The United States ambassador killed in Libya Tuesday night was born and raised in Northern California, according to his official biography on the State Department’s website. Ambassador J. Christopher Stevens went to and graduated from UC Berkeley in 1982 and Hastings College of Law in 1989. He joined the foreign service in 1991.
Stevens spent much of his diplomatic career in North Africa and the Middle East, according to KTVU. Between graduating from Cal and getting his law degree, Stevens taught English in Morocco as a Peace Corps volunteer.
Stevens was a 1978 graduate of Piedmont High, according to a statement from PHS Principal Richard Kitchens.
"He is remembered at Piedmont High as a former editor of the award-winning Piedmont High School newspaper, The Highlander," Kitchens said.
"He was an outstanding student, active in the PHS Model U.N. club, as well as active in the A.F.S. club. He was also active in all the musical productions at PHS and was featured in the quartet in 1978's The Music Man.
A quote from Stevens that accompanies his 1978 yearbook photo reads, "What a bore it is, waking up in the morning always the same person. I wish I were unflinching and emphatic and had big eyebrows and a Message for the Age."
Stevens was killed along with three other Americans in an attack by militants at the U.S. consulate in Benghazi, Libya, on Tuesday night. The ambassador was fatally wounded while American and Libyan security personnel fought the attackers together, Secretary of State Hilary Clinton said in a briefing in Washington, D.C., this morning.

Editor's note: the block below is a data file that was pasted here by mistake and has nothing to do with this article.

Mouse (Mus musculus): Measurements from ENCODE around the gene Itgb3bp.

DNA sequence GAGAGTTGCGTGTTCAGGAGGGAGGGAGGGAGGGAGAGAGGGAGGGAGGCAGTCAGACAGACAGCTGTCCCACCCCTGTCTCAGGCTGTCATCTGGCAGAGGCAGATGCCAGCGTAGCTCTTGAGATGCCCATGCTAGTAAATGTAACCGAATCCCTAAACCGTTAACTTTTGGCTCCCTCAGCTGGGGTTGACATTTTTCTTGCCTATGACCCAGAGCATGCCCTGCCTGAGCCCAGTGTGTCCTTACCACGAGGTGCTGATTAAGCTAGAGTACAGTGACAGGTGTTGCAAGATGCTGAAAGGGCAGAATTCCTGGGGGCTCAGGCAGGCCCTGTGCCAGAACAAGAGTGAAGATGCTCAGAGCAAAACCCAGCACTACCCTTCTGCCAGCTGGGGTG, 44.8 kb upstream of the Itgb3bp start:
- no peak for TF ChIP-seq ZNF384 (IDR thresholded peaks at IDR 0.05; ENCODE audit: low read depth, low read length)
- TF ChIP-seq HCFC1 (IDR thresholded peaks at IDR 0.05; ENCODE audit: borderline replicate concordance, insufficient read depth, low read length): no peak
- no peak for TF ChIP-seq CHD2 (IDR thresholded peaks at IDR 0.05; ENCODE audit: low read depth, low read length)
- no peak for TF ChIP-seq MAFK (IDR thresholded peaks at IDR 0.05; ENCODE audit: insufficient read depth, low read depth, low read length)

"Heavily armed militants assaulted the compound and set fire to our buildings," Clinton said.
Clinton said a "small and savage group" committed the attack, but the motive is still unclear.
Stevens, 52, had been serving as the U.S. ambassador to Libya since May, according to the State Department. Stevens had served twice previously in Libya, including as a special representative to the Libyan Transitional National Council from March to November 2011, during the country's revolution.
Stevens spent most of his career serving in the Middle East and northern Africa, including stints in Jerusalem, Israel, Damascus, Syria, Cairo, Egypt, and Morocco.
President Barack Obama praised Stevens this morning. "Chris was a courageous and exemplary representative of the United States," Obama said in a statement. "His legacy will endure wherever human beings reach for liberty and justice."
After graduating from Piedmont High in 1978, Stevens obtained a Bachelor of Arts degree in history from the University of California at Berkeley in 1982. He then went on to receive his doctorate from the University of California's Hastings College of the Law in 1989. In 2010, Stevens received a master's degree from the National War College.
David Levine, a professor of law at Hastings who taught Stevens, remembered him from his civil procedure class.
"He was sure of himself, but not cocky," Levine said. "He was diplomatic, if you will."
Levine, who has taught at Hastings since 1982, said Stevens had been interested in foreign service since he was beginning at law school.
"He was doing what he loved, and he stayed in it," Levine said. "He could have easily made more money elsewhere, but everything he did was for the United States."
Levine said Stevens' actions on Tuesday night were extremely heroic.
"He was devoted to the work he did, and always went above and beyond," Levine said. "He took risks; when he had a choice between something more dangerous or less dangerous, look what he did."
A U.S. Foreign Service information management officer, Sean Smith, and two other Americans whose names were not released were also killed in the attack.
Despite Tuesday's attack, Clinton today insisted the relationship between Libya and the United States is still strong.
The attack occurred the same day as a protest at the U.S. Embassy in Cairo, Clinton said. In light of the two events, Obama has directed his administration to increase security at all United States diplomatic posts throughout the world.
Bay City News Service contributed to this article.